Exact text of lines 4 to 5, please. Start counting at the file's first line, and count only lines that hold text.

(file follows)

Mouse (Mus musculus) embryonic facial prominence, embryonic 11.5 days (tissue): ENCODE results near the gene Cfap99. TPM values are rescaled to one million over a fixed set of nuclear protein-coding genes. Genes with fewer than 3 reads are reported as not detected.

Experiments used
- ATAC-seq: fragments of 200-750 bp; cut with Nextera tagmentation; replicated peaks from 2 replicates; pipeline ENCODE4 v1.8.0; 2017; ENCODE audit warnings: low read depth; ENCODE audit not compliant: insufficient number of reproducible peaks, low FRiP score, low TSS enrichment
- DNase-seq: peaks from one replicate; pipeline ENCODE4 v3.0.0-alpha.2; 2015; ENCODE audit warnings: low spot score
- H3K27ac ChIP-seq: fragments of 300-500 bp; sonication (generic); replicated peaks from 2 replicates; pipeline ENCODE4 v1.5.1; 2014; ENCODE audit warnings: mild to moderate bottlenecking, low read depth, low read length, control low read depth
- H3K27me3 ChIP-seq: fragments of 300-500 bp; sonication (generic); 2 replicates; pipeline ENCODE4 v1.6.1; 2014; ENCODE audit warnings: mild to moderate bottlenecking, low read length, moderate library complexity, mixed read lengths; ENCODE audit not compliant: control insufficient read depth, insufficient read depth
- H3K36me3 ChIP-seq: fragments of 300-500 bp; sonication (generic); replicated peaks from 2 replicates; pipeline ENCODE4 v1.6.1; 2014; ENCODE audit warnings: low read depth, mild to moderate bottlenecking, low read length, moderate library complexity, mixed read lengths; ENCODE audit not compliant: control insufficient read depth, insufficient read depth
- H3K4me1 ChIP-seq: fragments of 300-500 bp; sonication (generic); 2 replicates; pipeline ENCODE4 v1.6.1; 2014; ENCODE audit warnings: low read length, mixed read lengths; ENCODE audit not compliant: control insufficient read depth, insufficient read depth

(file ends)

- DNase-seq: peaks from one replicate; pipeline ENCODE4 v3.0.0-alpha.2; 2015; ENCODE audit warnings: low spot score
- H3K27ac ChIP-seq: fragments of 300-500 bp; sonication (generic); replicated peaks from 2 replicates; pipeline ENCODE4 v1.5.1; 2014; ENCODE audit warnings: mild to moderate bottlenecking, low read depth, low read length, control low read depth